In the runup to next week’s U.S. Open tennis tournament, defending champion Rafael Nadal is understandably doing a lot of media avails.
Such as this one for WWD:
Behind the baseline, Rafael Nadal is known to be a tenacious competitor, but at Macy’s Armani Jeans shop Thursday night, he was all charm.
The 10-time Grand Slam winner smiled broadly throughout the meet-and-greet, lowering his head ever so slightly as some 400 fans chanted, “Rafa, Rafa.” Security guards marched up and down the floor’s main aisle trying to keep everyone, including scads of cellphone-snapping admirers, in check. After taking the train into the city from New Jersey and waiting an hour in the flagship, an autograph-seeking teenage fivesome from the Ramsey Tennis Team were armed and ready with tennis balls. While a few harped on his athletic skills and likability, Lauren Webb cut straight to the chase, “And he’s hot.”
Less so on the tennis court lately, but why get technical about it.
Regarding that, Nadal exhibited his trademark Rafability in the WWD interview:
Asked what is most challenging about competing he said, “Nothing. This is what I have done all my life. I practice every day and try my best in every moment. I try to think positive all the time. You never know when you are playing not-so-good, when you might start to play well. You just have to try your best in every moment.”
Regardless, Nadal has played second fiddle to Novak Djokovic’s virtuoso performance in men’s tennis finals all this year, losing five straight times to the Superb Serb. In Friday’s Wall Street Journal, Nadal addressed that drought directly:
“To beat him I had to be perfect, mental and tennis level, and I wasn’t,” Nadal said. “I’m happy about my year, not happy about my matches against Djokovic.”
There was also this in the WSJ piece:
Nadal said he would need time to regain the confidence, and the indomitable status, he had in 2010, when he became the first man since Rod Laver in 1969 to win the French Open, Wimbledon and the U.S. Open in the same season. He said that even if he wins the U.S. Open, he won’t feel in perfect mental condition until next year.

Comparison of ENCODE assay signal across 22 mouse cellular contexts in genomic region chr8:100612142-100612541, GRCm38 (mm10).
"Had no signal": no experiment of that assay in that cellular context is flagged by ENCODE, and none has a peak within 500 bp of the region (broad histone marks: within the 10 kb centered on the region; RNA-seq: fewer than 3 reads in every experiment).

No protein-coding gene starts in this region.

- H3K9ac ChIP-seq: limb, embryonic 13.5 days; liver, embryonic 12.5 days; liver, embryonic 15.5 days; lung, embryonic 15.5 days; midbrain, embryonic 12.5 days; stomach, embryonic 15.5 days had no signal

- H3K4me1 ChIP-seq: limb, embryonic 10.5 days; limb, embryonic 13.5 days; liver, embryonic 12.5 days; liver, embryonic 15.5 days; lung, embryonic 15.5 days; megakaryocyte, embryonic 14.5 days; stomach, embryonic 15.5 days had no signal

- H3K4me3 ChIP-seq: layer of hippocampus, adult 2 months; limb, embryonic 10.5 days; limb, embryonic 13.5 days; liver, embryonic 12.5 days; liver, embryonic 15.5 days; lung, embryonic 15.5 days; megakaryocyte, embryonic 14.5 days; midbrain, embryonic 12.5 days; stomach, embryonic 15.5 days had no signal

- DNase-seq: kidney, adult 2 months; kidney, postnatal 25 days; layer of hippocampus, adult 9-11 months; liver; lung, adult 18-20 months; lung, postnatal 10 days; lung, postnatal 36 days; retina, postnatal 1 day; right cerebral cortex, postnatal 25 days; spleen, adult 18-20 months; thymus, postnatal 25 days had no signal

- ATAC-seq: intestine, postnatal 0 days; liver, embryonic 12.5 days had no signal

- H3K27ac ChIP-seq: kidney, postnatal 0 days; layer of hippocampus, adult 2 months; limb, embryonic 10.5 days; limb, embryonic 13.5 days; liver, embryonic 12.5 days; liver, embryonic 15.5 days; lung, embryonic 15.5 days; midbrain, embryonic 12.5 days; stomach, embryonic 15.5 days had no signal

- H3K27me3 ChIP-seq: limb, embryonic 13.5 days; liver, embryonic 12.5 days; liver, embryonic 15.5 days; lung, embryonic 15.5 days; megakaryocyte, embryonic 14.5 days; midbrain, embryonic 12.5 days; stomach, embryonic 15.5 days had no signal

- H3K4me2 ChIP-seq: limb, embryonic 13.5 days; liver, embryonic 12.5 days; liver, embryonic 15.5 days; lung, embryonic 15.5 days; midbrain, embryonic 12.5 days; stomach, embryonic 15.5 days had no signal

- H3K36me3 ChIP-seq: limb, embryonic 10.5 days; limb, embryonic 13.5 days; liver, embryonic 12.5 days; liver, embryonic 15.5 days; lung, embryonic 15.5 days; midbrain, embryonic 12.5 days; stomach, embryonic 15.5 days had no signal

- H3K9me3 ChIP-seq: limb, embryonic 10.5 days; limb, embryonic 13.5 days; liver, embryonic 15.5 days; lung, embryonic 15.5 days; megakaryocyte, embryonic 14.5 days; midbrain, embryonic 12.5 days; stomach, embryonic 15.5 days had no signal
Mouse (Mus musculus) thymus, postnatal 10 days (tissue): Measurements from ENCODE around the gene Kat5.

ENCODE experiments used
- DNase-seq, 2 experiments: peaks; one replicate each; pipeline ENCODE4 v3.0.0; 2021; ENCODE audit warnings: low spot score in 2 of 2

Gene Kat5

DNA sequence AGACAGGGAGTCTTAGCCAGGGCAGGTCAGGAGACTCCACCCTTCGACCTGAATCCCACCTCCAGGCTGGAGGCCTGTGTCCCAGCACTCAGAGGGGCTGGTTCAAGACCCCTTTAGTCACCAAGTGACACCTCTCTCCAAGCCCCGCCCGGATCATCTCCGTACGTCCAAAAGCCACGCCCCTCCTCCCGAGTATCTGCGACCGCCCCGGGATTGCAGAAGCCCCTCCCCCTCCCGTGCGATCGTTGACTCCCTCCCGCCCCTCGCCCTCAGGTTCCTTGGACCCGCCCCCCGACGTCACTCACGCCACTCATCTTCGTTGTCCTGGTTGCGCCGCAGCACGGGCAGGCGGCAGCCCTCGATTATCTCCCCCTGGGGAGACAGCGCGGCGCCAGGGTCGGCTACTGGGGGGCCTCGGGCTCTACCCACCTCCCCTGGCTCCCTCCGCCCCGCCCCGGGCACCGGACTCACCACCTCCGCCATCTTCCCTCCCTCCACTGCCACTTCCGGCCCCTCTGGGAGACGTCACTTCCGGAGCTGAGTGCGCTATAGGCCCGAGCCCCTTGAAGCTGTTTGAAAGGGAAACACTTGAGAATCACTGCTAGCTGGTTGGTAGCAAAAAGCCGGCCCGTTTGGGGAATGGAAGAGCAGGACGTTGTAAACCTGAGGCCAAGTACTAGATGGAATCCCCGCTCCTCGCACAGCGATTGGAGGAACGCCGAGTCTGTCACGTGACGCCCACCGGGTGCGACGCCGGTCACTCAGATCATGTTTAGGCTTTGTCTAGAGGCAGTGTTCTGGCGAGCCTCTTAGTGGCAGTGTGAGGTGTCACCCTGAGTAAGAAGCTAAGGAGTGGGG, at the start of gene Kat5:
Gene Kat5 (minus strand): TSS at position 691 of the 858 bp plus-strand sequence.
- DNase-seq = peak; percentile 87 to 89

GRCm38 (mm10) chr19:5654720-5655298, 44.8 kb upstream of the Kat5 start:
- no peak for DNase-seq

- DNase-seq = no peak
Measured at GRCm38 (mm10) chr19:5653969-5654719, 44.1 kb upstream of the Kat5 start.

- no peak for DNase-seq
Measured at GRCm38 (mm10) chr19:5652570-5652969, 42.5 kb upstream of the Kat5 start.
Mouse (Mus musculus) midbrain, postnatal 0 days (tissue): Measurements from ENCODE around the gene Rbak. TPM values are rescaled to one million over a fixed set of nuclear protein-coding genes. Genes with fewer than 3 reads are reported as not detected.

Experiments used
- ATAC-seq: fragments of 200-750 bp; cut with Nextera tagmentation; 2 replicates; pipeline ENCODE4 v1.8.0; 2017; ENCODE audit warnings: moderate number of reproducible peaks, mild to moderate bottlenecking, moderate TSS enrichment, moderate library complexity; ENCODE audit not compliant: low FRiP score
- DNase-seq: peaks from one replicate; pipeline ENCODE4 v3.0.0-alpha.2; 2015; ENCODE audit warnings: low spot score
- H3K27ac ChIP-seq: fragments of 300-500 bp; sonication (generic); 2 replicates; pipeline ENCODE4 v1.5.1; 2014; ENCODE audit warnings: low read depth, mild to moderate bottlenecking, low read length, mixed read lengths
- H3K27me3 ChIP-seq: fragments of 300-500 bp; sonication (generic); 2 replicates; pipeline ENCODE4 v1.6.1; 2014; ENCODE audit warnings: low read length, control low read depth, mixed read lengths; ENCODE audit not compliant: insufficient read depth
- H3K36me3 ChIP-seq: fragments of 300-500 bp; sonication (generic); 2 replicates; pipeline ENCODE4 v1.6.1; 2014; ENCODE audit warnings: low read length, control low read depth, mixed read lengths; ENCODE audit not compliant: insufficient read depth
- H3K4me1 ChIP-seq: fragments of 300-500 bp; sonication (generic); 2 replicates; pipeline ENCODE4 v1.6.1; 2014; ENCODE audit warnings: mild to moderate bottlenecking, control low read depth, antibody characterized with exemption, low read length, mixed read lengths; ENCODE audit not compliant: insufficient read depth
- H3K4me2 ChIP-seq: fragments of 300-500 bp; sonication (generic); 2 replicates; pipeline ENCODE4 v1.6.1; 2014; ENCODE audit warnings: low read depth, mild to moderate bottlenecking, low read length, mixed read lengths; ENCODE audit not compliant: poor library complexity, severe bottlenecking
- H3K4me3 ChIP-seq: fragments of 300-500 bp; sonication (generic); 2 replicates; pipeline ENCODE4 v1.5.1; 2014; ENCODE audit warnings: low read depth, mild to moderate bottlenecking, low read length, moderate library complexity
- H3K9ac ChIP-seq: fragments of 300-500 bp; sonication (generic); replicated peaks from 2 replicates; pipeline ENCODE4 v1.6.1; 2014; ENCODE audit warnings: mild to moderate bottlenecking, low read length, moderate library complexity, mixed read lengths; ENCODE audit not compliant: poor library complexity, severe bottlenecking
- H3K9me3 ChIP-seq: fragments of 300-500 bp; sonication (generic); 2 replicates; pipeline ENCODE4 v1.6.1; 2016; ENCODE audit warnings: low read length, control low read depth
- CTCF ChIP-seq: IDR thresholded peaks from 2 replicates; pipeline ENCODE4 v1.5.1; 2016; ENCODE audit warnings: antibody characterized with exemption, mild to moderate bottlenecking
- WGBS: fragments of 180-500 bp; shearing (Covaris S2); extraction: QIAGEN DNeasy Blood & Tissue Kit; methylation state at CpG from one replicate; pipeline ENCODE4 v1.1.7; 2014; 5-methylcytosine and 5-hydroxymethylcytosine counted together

“I’m going to go and practice with the right attitude,” he said. “And hopefully next January I will be there competing at a little bit higher level than this year.”
In politics, that’s called playing the expectations game. In Nadalspeak, it’s setting the bar surprisingly low.
Coincidentally, Friday’s New York Times featured a front-page story on Djokovic’s new marketing potential:
MONTREAL — Pressed against a barricade, fans glimpsed Novak Djokovic and readied their cellphones. Necks craned. Cameras flashed. Djokovic, the Serb now deep into a historic tennis season, had created an impromptu mosh pit at a recent tournament here.
The scene underscored the defining characteristic of his season: change, on all fronts, with more promised. In the past year, in a relatively extreme makeover, Djokovic changed his serve, his diet, his publicist, his fitness regimen and, because of all of this, his standing in men’s tennis.
The next phase — making Djokovic a household name, among the world’s biggest sports stars — will continue next week in the United States Open, where he was named Wednesday the No. 1 seed in the men’s draw. While Djokovic has surpassed his rivals Rafael Nadal and Roger Federer on the tennis court, he now hopes to at least join those two, who both reside on Forbes magazine’s list of the top 10 most powerful athletes, in areas such as endorsements, fame and global exposure.
The truth is, from a marketing standpoint Novak Djokovic will never have what Rafael Nadal does. But from a tennis standpoint, he has exactly what Rafa wants.